Australia’s most expensive wines. The prices shown are the RRP$ upon release of the wine for a single 750ml bottle. Older wines, for example the 1951 Penfolds Grange can fetch $50,000 per bottle, highly sought wines that sell on the secondary market such as the 1951 Penfolds Grange have not been included.

Some Australian wines do increase in value for any one of a number of reasons, such as;

high ratings from a wine critic, a James Halliday rated 97 point wine usually creates a buying frenzy and headlines. Wine collectors will drop everything to seae net for availability or make a phone call and secure a case.

a Robert Parker Jnr rating of 99/100 or 100/100 generally sets off another buying frenzy.

limited quantities for a particular vintage, such as the 2002 Seppelt St Peter’s. 2002 was an excellent vintage and the 2002 St Peter’s shiraz is one of the best Victoria Shiraz’s made, sadly production was limited to only 500 cases. Another example is the 2007 Clonakilla Shiraz Viognier, only 1500 bottles were released, Clonakilla HQ went into melt down upon release of this wine. Both James Halliday and Jeremy Oliver awarded this wine 97 points.

iconic wines such as Wendouree Shiraz, Rockford Basket Press Shiraz, Penfolds Bin 707 and Noon Reserve Shiraz from the best of the best vintages, such vintages being 1990, 1998 and 2004.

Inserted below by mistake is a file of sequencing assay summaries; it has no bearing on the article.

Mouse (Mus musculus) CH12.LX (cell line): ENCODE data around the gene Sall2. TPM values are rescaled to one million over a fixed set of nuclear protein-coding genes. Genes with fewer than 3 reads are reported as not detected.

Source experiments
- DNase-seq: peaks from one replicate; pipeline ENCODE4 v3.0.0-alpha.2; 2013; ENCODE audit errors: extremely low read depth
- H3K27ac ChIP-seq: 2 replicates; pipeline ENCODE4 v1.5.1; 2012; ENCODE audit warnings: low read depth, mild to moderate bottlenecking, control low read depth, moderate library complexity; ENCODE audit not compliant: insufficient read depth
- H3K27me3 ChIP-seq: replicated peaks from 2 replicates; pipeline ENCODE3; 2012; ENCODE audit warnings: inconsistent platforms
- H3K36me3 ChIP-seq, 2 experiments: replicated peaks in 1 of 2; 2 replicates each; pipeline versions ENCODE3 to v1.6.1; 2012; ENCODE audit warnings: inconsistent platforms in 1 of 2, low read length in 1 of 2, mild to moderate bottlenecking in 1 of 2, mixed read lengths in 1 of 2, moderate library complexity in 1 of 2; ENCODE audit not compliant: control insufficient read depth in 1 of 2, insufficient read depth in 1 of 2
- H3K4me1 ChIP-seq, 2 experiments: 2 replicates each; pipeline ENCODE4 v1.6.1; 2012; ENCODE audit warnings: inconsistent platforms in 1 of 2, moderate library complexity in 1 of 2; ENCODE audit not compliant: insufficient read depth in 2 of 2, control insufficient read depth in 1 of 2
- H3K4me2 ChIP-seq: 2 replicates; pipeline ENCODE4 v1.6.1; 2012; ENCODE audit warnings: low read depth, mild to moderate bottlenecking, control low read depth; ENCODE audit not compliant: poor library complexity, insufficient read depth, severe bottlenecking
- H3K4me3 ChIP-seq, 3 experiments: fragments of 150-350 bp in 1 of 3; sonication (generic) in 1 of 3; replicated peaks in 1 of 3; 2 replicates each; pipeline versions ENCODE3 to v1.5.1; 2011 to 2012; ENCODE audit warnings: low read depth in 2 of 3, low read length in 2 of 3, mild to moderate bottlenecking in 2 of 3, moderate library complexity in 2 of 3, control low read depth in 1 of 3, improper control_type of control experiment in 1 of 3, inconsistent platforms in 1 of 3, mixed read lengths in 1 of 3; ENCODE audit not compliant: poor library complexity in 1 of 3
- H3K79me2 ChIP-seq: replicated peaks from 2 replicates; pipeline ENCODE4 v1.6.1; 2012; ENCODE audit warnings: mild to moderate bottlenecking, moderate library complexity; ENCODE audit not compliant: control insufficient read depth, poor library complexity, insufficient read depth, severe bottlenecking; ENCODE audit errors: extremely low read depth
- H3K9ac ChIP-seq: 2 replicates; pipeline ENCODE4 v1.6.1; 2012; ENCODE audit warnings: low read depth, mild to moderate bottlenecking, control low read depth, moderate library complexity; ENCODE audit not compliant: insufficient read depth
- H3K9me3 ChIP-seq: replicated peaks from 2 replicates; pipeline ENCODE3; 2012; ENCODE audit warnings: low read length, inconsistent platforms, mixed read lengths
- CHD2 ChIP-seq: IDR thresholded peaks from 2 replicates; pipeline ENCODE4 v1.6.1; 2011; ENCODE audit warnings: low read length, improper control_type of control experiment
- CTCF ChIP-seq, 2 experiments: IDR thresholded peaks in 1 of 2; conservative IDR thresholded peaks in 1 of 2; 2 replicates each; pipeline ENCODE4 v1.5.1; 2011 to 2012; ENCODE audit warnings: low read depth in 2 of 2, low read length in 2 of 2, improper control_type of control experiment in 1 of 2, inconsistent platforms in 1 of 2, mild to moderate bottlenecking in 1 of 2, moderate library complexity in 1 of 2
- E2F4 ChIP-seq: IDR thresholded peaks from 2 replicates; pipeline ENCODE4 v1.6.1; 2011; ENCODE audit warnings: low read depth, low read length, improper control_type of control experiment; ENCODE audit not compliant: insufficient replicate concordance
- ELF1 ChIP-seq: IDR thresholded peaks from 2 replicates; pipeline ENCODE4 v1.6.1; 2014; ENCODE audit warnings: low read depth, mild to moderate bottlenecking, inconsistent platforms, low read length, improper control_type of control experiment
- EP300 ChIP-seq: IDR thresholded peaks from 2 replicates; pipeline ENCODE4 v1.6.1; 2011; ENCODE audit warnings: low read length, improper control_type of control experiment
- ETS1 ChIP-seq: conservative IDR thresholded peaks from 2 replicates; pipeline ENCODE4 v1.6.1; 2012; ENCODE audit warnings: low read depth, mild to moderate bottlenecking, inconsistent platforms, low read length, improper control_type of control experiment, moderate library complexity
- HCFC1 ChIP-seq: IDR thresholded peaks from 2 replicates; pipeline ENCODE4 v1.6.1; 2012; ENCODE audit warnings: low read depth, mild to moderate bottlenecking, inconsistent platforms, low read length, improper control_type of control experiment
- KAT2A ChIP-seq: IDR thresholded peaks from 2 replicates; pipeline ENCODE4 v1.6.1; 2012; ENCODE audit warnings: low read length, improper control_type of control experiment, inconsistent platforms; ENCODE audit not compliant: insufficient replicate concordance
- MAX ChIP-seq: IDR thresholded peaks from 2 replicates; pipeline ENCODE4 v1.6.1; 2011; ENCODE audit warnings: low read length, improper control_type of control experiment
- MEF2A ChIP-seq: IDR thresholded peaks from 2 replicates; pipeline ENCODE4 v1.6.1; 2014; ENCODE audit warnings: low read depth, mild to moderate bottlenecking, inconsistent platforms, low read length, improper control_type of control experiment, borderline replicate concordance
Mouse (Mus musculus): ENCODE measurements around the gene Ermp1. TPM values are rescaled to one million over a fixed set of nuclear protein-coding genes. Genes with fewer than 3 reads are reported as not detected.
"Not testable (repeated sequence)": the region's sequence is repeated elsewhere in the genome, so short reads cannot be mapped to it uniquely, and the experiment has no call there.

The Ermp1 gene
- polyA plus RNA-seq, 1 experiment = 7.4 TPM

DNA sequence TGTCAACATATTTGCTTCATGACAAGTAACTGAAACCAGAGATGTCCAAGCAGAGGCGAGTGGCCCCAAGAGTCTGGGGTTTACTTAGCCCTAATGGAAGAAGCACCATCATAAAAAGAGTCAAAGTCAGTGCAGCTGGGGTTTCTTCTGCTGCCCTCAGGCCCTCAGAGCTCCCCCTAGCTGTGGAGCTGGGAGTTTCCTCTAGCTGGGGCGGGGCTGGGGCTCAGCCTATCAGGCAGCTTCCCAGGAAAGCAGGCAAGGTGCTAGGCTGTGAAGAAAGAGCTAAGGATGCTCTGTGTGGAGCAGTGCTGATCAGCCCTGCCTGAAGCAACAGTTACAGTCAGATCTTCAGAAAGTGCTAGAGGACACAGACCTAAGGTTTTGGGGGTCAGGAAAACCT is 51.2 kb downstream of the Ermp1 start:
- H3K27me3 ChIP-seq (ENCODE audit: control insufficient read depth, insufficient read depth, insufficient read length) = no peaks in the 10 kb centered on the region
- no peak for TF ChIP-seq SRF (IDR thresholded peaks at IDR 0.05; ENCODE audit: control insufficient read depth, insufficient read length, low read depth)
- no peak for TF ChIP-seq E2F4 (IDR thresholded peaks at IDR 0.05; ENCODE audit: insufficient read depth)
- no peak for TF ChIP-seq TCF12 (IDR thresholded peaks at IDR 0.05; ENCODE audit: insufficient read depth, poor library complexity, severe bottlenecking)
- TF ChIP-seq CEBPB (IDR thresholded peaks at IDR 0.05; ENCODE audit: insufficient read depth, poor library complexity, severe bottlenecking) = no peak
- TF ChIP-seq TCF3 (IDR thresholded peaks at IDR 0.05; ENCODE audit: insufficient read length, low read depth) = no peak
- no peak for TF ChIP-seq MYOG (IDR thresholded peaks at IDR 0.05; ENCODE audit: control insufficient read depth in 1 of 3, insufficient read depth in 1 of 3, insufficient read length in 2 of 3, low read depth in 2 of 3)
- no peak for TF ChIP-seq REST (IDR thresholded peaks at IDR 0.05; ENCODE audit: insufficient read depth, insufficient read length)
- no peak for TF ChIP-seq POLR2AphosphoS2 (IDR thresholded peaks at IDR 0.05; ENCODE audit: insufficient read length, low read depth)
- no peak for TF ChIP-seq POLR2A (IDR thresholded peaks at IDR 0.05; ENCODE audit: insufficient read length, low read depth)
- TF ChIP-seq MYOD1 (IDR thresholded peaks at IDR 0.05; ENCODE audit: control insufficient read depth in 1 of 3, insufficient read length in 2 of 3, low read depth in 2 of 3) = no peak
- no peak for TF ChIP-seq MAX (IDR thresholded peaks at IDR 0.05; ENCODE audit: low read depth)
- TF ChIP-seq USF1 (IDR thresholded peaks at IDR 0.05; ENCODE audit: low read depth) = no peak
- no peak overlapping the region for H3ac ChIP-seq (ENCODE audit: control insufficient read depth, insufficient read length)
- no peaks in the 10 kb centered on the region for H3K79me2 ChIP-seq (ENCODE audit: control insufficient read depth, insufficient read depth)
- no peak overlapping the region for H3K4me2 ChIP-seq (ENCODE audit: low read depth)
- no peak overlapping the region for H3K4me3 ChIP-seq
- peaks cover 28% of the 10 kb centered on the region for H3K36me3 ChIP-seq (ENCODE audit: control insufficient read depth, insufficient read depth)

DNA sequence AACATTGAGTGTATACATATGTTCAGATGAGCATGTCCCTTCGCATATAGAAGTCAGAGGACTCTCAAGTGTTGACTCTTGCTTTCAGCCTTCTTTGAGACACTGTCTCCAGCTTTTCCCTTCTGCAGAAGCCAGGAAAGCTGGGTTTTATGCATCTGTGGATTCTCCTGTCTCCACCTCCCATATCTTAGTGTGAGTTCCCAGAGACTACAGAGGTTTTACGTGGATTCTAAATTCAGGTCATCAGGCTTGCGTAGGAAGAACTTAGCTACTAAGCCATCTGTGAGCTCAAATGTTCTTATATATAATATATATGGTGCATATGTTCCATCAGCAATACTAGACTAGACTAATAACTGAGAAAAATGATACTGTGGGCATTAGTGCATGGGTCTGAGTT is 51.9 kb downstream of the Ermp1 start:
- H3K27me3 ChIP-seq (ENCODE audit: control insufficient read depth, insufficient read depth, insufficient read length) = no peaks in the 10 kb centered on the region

wines that are made in tiny volumes such as Main Ridge Estate Half Acre Pinot Noir, Domaine Epis Pinot Noir, Noon Reserve Shiraz and Wendouree Cabernet Sauvignon. Generally there isn’t enough to go around and satisfy demand.

available to mailing list customers only and there is a 10 year wait to get on the mailing list, Rockford, Wendouree & Noon.

can or will an every day, average $20.00 bottle of wine be worth $100.00 in two or three years time? Unless one or more of the above circumstances apply the answer is no, and generally it will be worth less than the purchase price, so drink up.